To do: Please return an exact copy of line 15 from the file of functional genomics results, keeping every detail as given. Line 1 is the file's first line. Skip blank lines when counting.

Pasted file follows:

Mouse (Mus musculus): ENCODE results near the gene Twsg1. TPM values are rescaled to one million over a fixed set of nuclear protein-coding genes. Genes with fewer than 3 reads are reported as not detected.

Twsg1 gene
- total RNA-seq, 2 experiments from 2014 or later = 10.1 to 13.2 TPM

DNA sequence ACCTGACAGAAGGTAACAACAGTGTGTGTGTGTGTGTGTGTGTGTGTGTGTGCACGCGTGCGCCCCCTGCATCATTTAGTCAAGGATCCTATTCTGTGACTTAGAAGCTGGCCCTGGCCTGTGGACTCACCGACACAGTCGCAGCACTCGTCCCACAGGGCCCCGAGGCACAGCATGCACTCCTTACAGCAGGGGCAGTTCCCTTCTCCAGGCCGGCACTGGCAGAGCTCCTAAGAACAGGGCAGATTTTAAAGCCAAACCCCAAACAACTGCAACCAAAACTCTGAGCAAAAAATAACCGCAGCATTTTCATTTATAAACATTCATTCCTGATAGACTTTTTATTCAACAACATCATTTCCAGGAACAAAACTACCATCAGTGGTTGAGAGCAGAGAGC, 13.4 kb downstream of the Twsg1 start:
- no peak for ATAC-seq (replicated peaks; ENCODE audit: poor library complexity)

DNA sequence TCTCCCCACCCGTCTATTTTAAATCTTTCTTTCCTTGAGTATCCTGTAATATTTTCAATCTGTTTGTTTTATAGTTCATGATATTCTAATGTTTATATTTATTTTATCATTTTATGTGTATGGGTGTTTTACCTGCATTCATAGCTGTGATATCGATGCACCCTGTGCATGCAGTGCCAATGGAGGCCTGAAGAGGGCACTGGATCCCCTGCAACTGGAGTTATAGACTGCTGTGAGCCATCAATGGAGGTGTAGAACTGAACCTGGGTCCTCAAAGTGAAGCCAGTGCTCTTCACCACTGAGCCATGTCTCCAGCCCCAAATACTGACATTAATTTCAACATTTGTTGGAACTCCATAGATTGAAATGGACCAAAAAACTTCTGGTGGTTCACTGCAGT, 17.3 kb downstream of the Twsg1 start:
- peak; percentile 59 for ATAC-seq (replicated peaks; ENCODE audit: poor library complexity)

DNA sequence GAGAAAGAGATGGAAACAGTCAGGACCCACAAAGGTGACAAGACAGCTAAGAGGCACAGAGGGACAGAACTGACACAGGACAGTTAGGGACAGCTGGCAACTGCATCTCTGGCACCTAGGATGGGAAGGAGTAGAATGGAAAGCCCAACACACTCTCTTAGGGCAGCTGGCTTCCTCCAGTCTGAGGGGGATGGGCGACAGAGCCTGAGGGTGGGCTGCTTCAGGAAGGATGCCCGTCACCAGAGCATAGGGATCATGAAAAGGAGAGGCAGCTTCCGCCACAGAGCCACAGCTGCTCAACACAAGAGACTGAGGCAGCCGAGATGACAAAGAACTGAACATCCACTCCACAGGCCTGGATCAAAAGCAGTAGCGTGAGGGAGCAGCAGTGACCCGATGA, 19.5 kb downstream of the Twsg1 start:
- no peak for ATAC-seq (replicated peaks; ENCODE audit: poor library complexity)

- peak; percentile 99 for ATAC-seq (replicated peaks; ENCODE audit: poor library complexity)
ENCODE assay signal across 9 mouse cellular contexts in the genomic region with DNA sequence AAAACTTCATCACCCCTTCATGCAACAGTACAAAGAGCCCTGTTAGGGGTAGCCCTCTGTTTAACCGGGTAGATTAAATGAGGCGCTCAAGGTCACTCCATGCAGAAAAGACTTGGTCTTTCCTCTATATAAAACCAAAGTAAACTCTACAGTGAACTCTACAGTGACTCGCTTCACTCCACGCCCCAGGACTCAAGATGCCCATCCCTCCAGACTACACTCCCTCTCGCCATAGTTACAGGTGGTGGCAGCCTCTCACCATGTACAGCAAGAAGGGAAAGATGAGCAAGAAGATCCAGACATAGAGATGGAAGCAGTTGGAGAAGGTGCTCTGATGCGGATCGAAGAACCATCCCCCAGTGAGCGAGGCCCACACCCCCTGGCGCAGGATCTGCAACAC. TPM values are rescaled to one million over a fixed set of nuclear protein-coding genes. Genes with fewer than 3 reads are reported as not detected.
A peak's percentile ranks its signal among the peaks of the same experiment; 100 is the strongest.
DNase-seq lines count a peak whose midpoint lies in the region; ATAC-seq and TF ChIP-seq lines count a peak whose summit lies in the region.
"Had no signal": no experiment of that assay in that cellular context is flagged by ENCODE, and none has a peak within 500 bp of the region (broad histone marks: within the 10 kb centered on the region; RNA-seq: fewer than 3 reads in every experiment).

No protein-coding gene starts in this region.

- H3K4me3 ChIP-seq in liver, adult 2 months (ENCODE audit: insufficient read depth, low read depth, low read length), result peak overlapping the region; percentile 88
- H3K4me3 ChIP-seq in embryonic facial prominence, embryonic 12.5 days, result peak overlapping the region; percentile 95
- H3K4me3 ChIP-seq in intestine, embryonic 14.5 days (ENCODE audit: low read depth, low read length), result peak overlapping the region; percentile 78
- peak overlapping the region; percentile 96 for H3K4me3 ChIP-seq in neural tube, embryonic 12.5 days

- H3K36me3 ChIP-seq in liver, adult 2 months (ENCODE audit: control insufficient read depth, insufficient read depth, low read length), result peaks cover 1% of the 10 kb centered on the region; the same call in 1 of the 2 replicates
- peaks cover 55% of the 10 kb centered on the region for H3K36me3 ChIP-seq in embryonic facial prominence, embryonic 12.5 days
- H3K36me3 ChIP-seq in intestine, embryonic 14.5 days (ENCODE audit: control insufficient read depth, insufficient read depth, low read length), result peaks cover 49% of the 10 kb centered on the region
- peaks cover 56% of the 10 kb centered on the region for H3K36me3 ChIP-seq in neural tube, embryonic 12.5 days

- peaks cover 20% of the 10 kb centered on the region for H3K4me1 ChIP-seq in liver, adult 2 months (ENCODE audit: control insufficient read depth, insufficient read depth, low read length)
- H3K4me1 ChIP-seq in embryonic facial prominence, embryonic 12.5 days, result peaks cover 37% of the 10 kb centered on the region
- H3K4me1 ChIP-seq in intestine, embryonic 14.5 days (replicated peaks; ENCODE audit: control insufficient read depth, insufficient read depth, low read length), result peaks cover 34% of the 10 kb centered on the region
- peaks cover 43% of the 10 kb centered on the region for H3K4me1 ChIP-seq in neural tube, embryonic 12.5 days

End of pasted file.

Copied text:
No protein-coding gene starts in this region.